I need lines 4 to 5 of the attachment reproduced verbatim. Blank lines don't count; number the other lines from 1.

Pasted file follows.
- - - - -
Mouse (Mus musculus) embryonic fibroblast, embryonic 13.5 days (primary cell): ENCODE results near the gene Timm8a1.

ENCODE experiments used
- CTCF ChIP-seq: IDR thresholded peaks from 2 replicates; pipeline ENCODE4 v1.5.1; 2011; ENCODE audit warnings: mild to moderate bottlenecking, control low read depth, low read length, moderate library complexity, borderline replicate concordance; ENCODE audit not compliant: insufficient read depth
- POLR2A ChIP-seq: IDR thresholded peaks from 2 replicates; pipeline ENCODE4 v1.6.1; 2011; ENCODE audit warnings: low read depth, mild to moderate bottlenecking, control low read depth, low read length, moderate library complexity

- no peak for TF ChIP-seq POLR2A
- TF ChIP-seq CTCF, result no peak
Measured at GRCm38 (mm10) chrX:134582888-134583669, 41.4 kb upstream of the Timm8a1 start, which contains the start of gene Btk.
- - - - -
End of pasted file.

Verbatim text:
- POLR2A ChIP-seq: IDR thresholded peaks from 2 replicates; pipeline ENCODE4 v1.6.1; 2011; ENCODE audit warnings: low read depth, mild to moderate bottlenecking, control low read depth, low read length, moderate library complexity

- no peak for TF ChIP-seq POLR2A